Another theme that the teachers brought out was the impact of cultural practices on the child’s development and a teachers’ sense of satisfaction. One of the issues they all highlighted was that due to high food insecurity in the community, the families struggled to make ends meet. In this struggle, the caregivers often were unable to address the child’s health issues in time until things worsened. The child’s absence from school was a persistent issue and impacted on the teachers work with the child. If this was a specifically weak pupil or unusually bright one, their prolonged school absence impacted not only their performance but also the teachers sense of satisfaction in carrying out their work effectively.

There are cultural issues … of our problem is …because you find that there are some communities that if a member of family dies…. they’ll have to…they have to stay home for some …some months….and this child is expected to be in school ….so you find that as you move on with the syllabus …..there is this kid who is lagging behind”.

Another important issue they brought out was that food insecurity was a challenge and that the parents were struggling to make ends meet. The teachers’ offered food to top-up whatever the child may have had (many times it is one meal per day) as part of the school feeding program. They were aware that the child may be active and receptive for learning for limited time if the hunger persists or if the child is unwell and this is a constraint they have learnt to appreciate and work with. The school asks for an annual fee from parents to support the feeding program but international NGOs supports this initiative on and off. There was an added difficulty earlier when the NGOs would buy food items but currently they would remit payment to the school to procure all necessary materials and this process suffers from delays.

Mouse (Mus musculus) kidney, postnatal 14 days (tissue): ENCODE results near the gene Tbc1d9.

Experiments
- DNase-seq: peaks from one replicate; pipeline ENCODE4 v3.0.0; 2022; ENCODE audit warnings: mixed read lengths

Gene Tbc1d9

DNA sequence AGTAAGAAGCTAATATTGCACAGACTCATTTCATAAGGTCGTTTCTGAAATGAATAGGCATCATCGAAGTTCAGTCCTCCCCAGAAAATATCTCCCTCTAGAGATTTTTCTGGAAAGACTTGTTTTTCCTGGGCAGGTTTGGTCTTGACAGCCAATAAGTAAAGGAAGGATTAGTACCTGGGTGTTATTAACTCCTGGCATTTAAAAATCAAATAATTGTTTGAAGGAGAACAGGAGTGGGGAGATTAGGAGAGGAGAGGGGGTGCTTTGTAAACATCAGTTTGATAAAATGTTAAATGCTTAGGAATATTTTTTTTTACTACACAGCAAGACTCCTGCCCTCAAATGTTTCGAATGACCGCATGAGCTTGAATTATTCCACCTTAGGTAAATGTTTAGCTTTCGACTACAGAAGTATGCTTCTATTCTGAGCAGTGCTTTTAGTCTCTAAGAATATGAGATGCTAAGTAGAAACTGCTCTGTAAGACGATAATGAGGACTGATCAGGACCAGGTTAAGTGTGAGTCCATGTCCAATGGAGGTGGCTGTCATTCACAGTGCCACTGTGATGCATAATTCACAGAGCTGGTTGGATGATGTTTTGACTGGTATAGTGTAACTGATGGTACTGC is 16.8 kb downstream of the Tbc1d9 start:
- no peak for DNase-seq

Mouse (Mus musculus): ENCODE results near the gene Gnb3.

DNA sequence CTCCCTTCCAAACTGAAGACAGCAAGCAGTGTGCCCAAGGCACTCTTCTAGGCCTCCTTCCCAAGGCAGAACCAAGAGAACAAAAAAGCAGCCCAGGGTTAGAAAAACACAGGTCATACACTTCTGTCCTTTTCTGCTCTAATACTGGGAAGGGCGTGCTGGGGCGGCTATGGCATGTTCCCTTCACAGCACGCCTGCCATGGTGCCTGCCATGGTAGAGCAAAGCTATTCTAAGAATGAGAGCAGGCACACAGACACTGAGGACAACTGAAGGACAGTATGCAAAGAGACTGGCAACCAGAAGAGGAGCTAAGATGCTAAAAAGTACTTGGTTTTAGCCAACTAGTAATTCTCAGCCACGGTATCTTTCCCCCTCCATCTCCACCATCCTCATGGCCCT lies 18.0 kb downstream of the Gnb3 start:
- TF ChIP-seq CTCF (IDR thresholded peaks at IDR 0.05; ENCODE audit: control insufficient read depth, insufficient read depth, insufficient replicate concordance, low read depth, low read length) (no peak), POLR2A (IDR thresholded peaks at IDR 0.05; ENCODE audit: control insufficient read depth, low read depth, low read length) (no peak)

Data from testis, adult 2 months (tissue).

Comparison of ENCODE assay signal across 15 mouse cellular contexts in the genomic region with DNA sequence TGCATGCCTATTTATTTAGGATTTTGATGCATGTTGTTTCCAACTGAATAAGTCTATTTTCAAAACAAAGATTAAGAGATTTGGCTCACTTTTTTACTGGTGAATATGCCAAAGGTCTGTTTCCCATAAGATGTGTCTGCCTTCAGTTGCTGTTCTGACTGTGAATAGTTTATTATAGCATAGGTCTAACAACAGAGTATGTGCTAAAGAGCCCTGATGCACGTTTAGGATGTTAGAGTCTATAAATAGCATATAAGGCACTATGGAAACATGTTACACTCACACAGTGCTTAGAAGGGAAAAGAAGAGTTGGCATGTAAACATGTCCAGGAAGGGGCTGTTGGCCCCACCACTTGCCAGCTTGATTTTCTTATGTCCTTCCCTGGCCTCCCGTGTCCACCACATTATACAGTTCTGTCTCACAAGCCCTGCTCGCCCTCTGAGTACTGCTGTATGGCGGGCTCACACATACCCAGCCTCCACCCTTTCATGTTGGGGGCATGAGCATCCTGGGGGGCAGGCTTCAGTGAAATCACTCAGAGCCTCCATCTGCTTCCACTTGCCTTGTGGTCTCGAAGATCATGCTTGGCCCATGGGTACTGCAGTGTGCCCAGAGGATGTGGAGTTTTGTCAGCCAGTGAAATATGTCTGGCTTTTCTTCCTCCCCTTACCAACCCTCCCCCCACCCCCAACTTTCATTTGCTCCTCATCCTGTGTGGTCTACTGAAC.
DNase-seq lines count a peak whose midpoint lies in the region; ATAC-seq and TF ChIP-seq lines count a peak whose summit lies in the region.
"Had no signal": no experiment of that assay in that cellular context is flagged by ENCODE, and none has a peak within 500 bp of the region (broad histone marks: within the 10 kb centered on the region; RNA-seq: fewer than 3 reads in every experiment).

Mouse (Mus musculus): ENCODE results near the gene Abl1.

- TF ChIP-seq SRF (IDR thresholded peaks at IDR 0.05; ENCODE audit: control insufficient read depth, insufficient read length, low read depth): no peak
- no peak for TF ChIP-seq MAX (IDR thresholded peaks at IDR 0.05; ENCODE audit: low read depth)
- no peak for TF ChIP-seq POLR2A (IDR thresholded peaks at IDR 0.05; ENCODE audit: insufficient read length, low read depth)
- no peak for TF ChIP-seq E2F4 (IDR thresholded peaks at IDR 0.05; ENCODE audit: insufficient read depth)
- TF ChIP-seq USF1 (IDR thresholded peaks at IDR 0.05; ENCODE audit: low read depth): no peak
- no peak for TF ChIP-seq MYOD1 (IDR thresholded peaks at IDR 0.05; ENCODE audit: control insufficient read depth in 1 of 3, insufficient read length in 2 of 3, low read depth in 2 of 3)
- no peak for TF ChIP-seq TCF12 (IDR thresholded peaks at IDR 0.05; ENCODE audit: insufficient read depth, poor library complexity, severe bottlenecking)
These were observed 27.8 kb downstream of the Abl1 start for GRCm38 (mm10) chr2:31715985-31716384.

“….. Another problem is about what…health diet you find these children now like now we give them food here in school githeri they take githeri …some of them can come …that one home they eat and then again tomorrow ….so they come very hungry in school …they don’t have anything; and you know that food is now cold … when they eat it can affect their what…their health … so most of them are really sick; they are weak; you know they are young …. they are young …. they eat without washing their hands”.

Children in the locality around there’s several challenges I may say because the…the…the community around is poverty stricken as you know that ….and because the social class is very low …..parents tend to suffer so much …. because they look for money here and there and wherever ….. most of them are not employed … children who come from these families really face these challenges; whatever happens with the parents …..falls back to the children ….and these are…you find that at times a child comes to school …..without taking breakfast …..a child can go without supper …… most of them even depend on the meals we give here in school”.